Estrogen and Depression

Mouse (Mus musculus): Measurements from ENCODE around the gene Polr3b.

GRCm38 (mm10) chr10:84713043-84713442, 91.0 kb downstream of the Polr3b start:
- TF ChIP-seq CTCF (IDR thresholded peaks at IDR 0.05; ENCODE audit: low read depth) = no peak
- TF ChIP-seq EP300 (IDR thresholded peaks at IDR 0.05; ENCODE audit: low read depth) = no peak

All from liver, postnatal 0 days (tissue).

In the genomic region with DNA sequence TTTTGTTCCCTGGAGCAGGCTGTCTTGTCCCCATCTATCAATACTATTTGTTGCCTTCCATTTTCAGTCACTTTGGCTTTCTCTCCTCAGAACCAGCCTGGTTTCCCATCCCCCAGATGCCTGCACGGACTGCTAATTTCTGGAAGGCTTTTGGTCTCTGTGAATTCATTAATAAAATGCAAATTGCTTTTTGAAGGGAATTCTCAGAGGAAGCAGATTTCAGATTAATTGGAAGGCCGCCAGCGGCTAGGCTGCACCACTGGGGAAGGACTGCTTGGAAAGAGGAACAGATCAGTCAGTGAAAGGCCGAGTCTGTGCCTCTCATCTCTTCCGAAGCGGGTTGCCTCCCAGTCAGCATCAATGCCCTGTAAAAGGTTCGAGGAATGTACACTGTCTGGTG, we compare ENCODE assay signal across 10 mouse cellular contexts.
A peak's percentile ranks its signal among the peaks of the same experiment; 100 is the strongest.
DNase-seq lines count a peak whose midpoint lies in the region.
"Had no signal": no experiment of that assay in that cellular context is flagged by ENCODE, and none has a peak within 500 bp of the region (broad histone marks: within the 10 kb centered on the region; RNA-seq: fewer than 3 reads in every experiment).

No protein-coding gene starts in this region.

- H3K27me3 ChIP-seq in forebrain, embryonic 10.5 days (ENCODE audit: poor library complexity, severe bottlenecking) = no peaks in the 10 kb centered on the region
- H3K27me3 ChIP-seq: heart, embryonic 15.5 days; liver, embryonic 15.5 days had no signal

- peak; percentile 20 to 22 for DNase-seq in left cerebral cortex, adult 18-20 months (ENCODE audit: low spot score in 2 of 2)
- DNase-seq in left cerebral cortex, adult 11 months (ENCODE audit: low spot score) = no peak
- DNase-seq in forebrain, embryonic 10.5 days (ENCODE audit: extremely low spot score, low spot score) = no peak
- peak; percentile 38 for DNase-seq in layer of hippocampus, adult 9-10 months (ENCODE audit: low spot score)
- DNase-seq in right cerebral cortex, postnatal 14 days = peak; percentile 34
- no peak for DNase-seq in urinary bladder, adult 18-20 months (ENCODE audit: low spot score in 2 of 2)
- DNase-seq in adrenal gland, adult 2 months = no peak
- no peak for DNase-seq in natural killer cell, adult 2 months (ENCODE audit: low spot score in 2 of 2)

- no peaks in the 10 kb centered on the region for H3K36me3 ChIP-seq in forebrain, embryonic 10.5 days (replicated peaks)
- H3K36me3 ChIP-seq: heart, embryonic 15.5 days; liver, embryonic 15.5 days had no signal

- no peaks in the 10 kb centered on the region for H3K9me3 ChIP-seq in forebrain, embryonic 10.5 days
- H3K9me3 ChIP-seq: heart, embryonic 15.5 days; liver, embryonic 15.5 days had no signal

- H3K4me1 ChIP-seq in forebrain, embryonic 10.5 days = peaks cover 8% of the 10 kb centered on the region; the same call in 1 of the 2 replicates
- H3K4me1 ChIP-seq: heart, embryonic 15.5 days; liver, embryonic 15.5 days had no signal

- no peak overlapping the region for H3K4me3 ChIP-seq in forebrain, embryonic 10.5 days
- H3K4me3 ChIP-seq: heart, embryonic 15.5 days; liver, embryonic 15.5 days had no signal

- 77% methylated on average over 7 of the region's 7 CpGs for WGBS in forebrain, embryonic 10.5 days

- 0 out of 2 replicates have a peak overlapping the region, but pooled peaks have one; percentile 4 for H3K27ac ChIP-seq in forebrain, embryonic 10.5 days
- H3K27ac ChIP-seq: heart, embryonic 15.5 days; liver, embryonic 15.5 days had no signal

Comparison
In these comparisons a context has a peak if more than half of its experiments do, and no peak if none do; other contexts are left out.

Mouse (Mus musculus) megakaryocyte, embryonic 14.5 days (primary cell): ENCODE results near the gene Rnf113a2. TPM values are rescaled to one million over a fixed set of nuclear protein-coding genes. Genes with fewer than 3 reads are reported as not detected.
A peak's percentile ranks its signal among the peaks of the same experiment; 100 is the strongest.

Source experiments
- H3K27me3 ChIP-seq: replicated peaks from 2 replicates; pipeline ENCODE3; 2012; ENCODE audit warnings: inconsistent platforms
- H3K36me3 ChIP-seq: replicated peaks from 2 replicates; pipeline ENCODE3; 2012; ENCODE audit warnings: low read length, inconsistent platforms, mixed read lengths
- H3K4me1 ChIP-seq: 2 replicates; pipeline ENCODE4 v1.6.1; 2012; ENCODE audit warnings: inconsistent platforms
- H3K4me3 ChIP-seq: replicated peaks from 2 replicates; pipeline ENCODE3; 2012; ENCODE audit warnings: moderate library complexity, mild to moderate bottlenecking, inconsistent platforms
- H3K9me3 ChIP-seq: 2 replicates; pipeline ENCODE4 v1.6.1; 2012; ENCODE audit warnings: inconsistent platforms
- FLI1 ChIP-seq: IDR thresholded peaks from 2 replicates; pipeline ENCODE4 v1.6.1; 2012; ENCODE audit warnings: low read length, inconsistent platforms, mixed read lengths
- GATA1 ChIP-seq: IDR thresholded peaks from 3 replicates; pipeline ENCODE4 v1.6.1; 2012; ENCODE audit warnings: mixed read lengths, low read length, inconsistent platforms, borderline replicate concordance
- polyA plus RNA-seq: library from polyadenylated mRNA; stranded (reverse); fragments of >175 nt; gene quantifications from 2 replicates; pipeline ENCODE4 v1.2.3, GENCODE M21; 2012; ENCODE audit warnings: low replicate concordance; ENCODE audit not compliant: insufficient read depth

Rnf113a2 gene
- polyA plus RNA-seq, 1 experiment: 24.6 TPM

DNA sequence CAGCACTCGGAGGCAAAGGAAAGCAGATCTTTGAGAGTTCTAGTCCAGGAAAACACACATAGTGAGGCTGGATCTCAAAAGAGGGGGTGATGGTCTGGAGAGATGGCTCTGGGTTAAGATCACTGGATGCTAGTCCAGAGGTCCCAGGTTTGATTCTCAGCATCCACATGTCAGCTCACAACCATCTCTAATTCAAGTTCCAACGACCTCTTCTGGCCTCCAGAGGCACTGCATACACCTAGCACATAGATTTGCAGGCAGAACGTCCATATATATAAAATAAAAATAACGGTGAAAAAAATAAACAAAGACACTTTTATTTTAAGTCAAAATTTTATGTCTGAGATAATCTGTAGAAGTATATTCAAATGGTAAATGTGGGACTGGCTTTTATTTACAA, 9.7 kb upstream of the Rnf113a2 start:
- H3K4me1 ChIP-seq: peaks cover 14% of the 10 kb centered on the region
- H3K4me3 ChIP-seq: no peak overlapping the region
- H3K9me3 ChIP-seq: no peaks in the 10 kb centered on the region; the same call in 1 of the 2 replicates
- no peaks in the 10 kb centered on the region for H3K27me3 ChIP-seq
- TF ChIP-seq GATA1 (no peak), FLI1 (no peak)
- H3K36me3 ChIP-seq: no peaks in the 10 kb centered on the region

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Because of increased incidence of depression at critical hormonal transition phases such as postpartum and perimenopause, much speculation has taken place about estrogen's role as a precipitant. Recent studies have found increased incidence of depressive symptoms and major depression during the menopause transition (Cohen et al. 2006; Freeman et al. 2006). The initial findings of Freeman et al. (2004) in regard to estrogen were that both high and low estrogen levels were associated with depression. More recently, the data suggest that variability in estrogen levels may drive depression. A model of differential sensitivity to estrogen has been proposed for premenstrual dysphoric disorder (PMDD) and also by Cohen et al. (2006) to explain the findings of increased depression during the menopause transition. Increased FSH, suggesting ovarian aging, and overall low or variable estrogen were also found to be strongly associated with depression (Freeman et al. 2006). And in the Freeman et al. study, PMDD was associated with depression during the menopause transition. Furthermore, the central effects of estrogen are intriguing and lend credence to a possible role of estrogen in modulating critical neuronal systems involved in depression. Studies in nonhuman primates have confirmed that estrogen increases tryptophan hydroxylase, the rate-limiting step in serotonin synthesis (Bethea et al. 2002). Estrogen also decreases serotoninia (5-HTia) autoreceptor binding, which would serve to increase serotonin levels at the synapse (Bethea et al. 2002). Estrogen modulates the serotonin transporter, leading to decreases in the transporter mRNA but increases in the transporter expression in the hypothalamus (Bethea et al. 2002). Estrogen also decreases monoamine oxidase A activity, which would potentiate actions of norepinephrine in the synapse, and increases tyrosine hydroxylase, the critical first enzyme for synthesis of norepinephrine (Bethea et al. 2002). However, use of estrogen as a treatment has produced mixed results, perhaps because not all studies have targeted women with changing estrogen levels. Early studies found an effect of high-dose estrogen augmentation on response to antidepressants (Klaiber et al. 1979; Shapira et al. 1985). In situations of recent-onset estrogen deficiency such as postpartum and perimenopause, estrogen has been demonstrated to be an effective treatment for depression in randomized, controlled trials (Gregoire et al. 1996; Schmidt et al. 2000; Soares et al. 2001). However, randomized, controlled trials examining the effects of estrogen on mood in postmenopausal women have been negative (Hlatky et al. 2002; Morrison et al. 2004), suggesting a loss of beneficial mood response to estrogen following prolonged periods without estrogen. Finally, if data on estrogen's role in inhibiting the HPA axis in normal women are correct, then lower estradiol in depressed women would result in exacerbation of the HPA axis abnormalities seen in major depression, and these may need to be corrected along with changing the ovarian hormone milieu.

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